International Health Insurance for Expats in Morocco
Expats planning to visit or move to Morocco will undoubtedly have questions regarding health insurance options for foreigners in Morocco. Even though Morocco is considered one of the safest countries to live in the North African region, expats should not underestimate the need for good health insurance while living in this vibrant and artistic country. Most of the communities of expats living in Morocco are found in the bigger cities, like Casablanca, Rabat, and Tangier. It is also where the best hospitals and medical centers are located and where expats have the highest chance of getting medical care in Morocco delivered in English.
Health Insurance in Morocco – Your Options as a Non Resident
The Moroccan healthcare system is composed of two tiers: public healthcare and private healthcare sectors. The mandatory insurance plan, AMO (Assurance Maladie Obligatoire), is split into two sections: La CNOPS, which is offered to state employers, and CNSS – which is offered to employees of private companies. The funding of AMO is paid through contributions made by both the employer and the employee. If you work in Morocco, you will be covered by either La CNOPS or CNSS.
While being enrolled in the AMO grants you access to public healthcare, the national health insurance system doesn’t meet the Western medical standards. The quality of care largely depends on the hospital or clinic you go to. That’s why most expatriates living in Morocco chose to take out private expat medical insurance in Morocco so that they can be treated under the private healthcare sector in the country.
- The flexibility to tailor a plan to suit your individual needs
- Access to Cigna Global’s trusted network of hospitals and doctors
- The convenience and confidence of 24/7/365 customer service
- Premium Benefits, Coverage and Service
- Define your deductible and prescription benefits
- For Foreigners in the US or US Citizens Abroad
Overview of the National Health Insurance System in Morocco
Morocco became an independent country only in 1956. Before gaining its independence, Morocco was divided into French and Spanish protectorates. Since then, the Moroccan healthcare system has undergone many positive changes. The Moroccan healthcare system is theoretically universal and comprehensive, however, in reality, having access to a high quality of care is not guaranteed.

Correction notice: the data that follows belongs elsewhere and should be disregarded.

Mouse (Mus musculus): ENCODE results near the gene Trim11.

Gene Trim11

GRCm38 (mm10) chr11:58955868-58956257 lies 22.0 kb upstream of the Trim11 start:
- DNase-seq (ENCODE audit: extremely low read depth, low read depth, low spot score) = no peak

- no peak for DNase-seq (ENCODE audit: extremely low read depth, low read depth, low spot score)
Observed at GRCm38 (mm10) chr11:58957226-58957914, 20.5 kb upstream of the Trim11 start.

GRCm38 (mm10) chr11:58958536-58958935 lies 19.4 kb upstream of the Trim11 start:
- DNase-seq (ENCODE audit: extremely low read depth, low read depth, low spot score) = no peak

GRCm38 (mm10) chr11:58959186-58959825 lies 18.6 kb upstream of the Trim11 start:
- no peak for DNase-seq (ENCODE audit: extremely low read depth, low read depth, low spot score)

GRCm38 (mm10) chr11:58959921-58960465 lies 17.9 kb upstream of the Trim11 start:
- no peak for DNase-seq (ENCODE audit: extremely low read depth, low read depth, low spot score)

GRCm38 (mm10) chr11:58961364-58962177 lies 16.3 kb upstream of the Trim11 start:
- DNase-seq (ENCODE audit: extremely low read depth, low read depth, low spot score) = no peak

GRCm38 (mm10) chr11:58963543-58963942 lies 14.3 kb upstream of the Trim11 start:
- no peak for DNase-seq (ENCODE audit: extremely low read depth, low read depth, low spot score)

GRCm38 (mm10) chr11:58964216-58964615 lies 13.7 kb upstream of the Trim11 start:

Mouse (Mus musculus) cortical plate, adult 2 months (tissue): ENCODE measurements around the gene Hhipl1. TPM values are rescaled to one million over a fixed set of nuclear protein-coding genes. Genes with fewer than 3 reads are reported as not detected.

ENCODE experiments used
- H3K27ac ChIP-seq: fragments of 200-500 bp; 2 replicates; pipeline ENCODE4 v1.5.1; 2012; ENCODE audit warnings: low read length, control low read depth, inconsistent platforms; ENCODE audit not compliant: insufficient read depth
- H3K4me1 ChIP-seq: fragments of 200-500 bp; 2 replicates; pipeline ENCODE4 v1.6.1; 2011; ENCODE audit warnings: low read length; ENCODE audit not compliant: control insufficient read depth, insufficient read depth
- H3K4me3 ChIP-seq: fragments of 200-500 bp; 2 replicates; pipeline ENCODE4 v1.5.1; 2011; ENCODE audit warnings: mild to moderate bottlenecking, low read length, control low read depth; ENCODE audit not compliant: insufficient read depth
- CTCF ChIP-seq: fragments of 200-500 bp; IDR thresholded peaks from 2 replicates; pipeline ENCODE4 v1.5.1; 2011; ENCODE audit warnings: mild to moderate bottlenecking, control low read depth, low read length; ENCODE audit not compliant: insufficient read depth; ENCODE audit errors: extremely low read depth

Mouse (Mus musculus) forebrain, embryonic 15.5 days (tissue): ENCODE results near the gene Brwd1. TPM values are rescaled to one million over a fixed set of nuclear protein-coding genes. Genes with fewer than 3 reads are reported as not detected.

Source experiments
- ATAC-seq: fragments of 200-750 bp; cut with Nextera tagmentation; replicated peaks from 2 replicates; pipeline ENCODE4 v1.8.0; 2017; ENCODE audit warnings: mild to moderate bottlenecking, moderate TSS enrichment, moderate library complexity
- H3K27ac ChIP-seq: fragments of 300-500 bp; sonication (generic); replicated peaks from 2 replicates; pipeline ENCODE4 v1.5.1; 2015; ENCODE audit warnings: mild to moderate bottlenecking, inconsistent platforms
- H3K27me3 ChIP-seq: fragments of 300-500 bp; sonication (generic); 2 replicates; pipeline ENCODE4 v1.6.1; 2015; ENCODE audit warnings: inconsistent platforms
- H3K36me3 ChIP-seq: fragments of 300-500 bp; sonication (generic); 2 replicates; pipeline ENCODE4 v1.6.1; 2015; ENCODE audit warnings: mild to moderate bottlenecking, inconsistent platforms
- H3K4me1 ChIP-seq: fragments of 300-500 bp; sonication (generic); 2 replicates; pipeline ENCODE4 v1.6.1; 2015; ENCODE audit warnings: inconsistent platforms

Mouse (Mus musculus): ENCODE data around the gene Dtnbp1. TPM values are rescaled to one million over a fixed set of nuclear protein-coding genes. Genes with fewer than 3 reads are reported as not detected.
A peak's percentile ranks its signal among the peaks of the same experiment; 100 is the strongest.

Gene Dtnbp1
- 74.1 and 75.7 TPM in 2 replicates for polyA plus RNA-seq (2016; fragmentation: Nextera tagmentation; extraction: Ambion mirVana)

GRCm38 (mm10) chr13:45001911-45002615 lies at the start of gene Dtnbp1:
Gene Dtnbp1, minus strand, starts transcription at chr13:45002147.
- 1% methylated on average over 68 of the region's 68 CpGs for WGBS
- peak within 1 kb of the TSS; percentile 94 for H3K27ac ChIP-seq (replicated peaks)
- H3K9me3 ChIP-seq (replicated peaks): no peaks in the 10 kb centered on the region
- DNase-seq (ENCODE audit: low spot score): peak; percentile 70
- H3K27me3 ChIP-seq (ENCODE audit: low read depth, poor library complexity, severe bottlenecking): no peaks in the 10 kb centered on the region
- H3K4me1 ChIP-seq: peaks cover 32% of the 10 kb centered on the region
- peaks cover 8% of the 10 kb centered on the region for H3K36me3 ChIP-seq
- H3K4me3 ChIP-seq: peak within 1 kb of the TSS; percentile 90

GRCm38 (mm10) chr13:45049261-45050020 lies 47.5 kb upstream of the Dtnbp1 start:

What Does the Compulsory Moroccan Health Insurance Cover?
The compulsory medical insurance in Morocco covers maternity, medical treatments for children under 12 years old, chronic conditions, diagnostic tests, x-rays, hospitalization, outpatient surgery, dental, optical, and paramedical treatment. The AMO covers between 70% – 90% of costs (depending on the treatment); the patient pays the rest. However, the Moroccan healthcare system only covers costs incurred within the public sector.
Things You Need To Know When Considering Private Insurance in Morocco
If you chose to only use the public healthcare system in Morocco, you might face language barriers and long waiting times to see a General Practitioner and specialists. It is because Morocco lacks doctors and nurses and also medical equipment in the public healthcare sector. If you live outside of any of the country’s main cities, public healthcare in the rural areas is more likely to be of inadequate standards.
Therefore, it is recommended for non-residents to seek medical help within the private sector or even abroad for certain treatments. If your condition requires more demanding treatment in Morocco, it is recommended that you seek the opinion of two different doctors. For these reasons, private insurance should be taken out by the foreigners living in Morocco. Private health insurance can be expensive in Morocco, and as mentioned earlier, you may want to consider flying out to Spain or France for more difficult surgeries.